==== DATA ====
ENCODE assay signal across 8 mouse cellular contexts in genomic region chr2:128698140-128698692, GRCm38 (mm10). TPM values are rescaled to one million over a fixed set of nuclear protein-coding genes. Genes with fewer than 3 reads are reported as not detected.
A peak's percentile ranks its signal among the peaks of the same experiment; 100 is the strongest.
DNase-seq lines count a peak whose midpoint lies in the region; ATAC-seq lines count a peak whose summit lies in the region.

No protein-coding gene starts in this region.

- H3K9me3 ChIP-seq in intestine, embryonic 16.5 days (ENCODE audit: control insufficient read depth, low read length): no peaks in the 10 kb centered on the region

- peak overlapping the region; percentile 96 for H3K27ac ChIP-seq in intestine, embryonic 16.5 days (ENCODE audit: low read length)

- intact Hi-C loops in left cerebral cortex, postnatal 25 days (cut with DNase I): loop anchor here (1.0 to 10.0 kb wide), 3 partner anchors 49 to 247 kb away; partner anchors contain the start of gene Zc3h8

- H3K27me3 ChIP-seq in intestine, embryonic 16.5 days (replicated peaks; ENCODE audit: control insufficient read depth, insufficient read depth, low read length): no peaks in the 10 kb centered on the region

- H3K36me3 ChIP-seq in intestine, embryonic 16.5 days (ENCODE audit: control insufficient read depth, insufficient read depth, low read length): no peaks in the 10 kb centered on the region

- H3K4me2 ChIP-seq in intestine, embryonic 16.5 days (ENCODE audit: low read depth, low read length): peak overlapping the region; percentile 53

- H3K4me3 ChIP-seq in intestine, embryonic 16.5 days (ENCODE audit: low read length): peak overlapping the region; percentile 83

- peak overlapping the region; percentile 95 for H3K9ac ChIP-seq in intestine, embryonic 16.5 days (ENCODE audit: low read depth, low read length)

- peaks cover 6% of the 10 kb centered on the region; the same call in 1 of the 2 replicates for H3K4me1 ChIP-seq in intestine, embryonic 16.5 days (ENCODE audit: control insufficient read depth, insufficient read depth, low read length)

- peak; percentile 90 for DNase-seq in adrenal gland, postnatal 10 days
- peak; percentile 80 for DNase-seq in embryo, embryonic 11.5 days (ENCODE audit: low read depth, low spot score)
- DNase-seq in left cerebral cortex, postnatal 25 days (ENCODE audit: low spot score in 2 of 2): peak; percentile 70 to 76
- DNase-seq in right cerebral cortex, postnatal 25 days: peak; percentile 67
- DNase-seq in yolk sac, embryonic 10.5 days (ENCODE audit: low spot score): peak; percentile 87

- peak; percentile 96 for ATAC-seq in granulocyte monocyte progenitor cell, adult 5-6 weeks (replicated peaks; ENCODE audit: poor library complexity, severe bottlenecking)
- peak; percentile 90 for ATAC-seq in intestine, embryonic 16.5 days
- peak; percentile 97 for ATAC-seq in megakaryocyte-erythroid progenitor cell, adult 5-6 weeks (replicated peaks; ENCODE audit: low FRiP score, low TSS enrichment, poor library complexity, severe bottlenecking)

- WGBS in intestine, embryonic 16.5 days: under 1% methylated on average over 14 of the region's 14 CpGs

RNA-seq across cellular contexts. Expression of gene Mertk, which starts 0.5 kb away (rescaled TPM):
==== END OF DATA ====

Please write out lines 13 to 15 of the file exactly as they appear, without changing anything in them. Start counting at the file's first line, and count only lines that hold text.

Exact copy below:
- peaks cover 6% of the 10 kb centered on the region; the same call in 1 of the 2 replicates for H3K4me1 ChIP-seq in intestine, embryonic 16.5 days (ENCODE audit: control insufficient read depth, insufficient read depth, low read length)

- peak; percentile 90 for DNase-seq in adrenal gland, postnatal 10 days
- peak; percentile 80 for DNase-seq in embryo, embryonic 11.5 days (ENCODE audit: low read depth, low spot score)